[EM] (3) MJ -- The easiest method to 'tolerate'

C.Benham cbenham at adam.com.au
Thu Sep 8 11:11:32 PDT 2016

On 9/8/2016 7:59 AM, Jameson Quinn wrote:

> It is not more complicated than MTA; it's the same.
>     Its extra complexity over
>     those methods doesn't seem to buy much.
>     if you include in U/P 's explanation all the palaver about the
>     default ratings it becomes quite long and complex.
> So don't.

C:How default ratings are handled is an important part of the method's 
definition. Default ratings should be handled in a
way that is simple, clear and consistent. Normally the default rating 
should be bottom-most, but if say a score ballot is
used that includes positive and negative numbers it might be at least 
understandable and plausible to use zero as the default

Having some complex rule according to which default ratings are handled 
one way or another depending on what other voters
did is absurd and not justified.

Also U/P uses a more complex ballot than either MTA or 3-slot IBIFA.  It 
allows voters to give a candidate more than one mark.

Taking the full descriptions of the 3 methods into account, U/P is much 
more complex than MTA and has a longer and not less
complex description than 3-slot IBIFA's.

BTW in all the examples (at least the ones where the voters confine 
themselves to using no more than one of the 3 marks/ratings for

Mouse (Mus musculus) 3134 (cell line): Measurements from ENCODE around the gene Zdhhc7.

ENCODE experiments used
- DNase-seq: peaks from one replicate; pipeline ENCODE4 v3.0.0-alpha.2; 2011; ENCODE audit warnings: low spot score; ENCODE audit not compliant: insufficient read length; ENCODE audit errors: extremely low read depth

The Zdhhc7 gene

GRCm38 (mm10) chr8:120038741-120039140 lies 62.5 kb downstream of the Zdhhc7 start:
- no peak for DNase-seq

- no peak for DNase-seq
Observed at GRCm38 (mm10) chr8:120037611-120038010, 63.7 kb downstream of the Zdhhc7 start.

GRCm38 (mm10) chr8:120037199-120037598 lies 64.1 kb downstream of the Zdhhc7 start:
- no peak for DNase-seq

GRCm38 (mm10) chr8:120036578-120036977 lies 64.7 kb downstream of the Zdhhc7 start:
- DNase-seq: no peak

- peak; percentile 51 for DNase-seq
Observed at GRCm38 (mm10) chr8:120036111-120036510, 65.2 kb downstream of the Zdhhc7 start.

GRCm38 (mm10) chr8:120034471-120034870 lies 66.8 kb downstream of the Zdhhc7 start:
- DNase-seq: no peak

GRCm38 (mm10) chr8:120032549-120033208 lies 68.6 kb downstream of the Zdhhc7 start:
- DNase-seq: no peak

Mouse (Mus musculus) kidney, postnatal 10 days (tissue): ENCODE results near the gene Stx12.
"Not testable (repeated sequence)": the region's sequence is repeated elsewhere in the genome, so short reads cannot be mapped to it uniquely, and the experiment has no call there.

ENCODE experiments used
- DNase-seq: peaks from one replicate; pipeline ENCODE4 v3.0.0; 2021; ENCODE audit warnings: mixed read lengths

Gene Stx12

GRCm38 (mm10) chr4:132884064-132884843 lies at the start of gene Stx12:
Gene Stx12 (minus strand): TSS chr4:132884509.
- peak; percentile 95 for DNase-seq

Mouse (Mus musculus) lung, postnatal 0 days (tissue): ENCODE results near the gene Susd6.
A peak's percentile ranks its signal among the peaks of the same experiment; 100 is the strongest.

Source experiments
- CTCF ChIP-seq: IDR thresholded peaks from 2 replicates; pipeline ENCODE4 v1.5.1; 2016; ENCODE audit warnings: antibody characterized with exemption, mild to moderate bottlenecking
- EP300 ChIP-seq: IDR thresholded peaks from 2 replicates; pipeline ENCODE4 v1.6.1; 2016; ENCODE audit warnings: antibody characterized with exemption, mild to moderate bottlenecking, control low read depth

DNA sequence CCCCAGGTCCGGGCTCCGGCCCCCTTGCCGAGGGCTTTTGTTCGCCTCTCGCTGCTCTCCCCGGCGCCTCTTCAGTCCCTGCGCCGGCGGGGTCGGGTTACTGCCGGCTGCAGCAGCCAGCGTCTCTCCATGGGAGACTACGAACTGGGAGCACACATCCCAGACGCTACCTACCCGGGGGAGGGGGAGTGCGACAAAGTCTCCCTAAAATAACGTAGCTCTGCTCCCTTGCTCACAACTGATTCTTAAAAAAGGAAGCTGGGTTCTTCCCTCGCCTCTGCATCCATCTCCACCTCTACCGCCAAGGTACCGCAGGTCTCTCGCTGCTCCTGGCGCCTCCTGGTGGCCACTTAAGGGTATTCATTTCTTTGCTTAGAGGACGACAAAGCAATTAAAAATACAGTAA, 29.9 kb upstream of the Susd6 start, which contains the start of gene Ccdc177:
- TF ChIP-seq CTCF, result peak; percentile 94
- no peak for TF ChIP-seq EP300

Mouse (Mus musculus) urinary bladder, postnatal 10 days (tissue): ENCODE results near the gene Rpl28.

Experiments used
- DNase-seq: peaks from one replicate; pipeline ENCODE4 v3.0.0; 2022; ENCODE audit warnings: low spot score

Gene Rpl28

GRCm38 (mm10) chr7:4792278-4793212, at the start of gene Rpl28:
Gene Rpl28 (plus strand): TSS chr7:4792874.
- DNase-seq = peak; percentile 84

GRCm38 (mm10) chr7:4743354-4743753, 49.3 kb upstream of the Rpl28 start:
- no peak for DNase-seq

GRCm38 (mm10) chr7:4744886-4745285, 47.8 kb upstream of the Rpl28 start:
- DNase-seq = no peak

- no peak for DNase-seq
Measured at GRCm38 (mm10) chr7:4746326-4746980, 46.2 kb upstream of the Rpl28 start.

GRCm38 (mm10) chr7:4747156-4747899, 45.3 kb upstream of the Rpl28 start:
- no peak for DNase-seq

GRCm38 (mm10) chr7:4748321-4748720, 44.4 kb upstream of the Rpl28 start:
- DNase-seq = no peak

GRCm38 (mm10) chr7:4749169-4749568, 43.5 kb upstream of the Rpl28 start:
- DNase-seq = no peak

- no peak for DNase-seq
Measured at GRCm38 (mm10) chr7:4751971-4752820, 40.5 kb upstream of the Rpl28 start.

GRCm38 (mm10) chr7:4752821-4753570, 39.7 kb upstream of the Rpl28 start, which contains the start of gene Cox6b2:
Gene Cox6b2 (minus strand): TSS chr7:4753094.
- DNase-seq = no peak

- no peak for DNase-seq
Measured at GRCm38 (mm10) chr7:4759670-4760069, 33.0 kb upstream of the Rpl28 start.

each candidate), U/P  gives the same result as MTA.

Can we perhaps see an example where you think U/P gives a better result 
than MTA?

The provision you've stuck on to U/P about hobbling "majority rejected" 
candidates in the following election is (it bears repeating)
unfair, undemocratic, rigid, vindictive and absurd.

If you're looking for something "NOTA"-like then you could give the 
voters the possibility of giving the winner a shorter-than-usual
term. So they could mark as many candidates as they like with L or S, 
and if for the winner more than half the voters gave hir an S,
then that winner would serve a short term.

But that is a very radical proposal that would usually be 
unconstitutional, and I don't consider it to be really part of the 
election method.

> If you want the thing you were expecting, then:
> 30: A>B
> 25: B>A
> 5: C>B
> 40: C

C: I wasn't particularly "expecting"  anything, but thanks.  Here U/P  
(along with the simpler MTA) manages to not elect the candidate
that is both the Approval winner and the Condorcet winner.

B > C  55-45,    B > A  35-30.    Approval scores: B 60,  A 55,  C 
45.    U/P  elects A.

It happens that normal Bucklin and MCA elect B.  Needless to say my two 
favourite FBC-complying methods, IBIFA and  TTR,MinGS(erw)
both also elect B.

>> Condorcet versus Majority Condorcet: I do not believe in the concept 
>> of "irrelevant ballots", or that we should "simplify" a scenario by 
>> removing a balanced set of ballots. 
> C: Why not?
> Because I think it matters if a candidate was opposed (bottom-ranked) 
> by a majority.

C: And why do you think that?  Who qualifies to be part of this 
"majority"?  Is the majority threshold based on the number of people who 
were marked as having voted,
or the number of valid ballots?

If I turn up and lodge a blank ballot-paper, is my "vote" counted as 
"opposing all the candidates"?    When "bottom-ranked" includes 
equal-bottom ranked or rated, then it can
look like an odd idea. Suppose I turn up to to bullet-vote for my 
(sure-loser) cousin and don't know anything about the other candidates, 
should my supposed "opposition" to
all the other candidates affect the result?

Chris Benham


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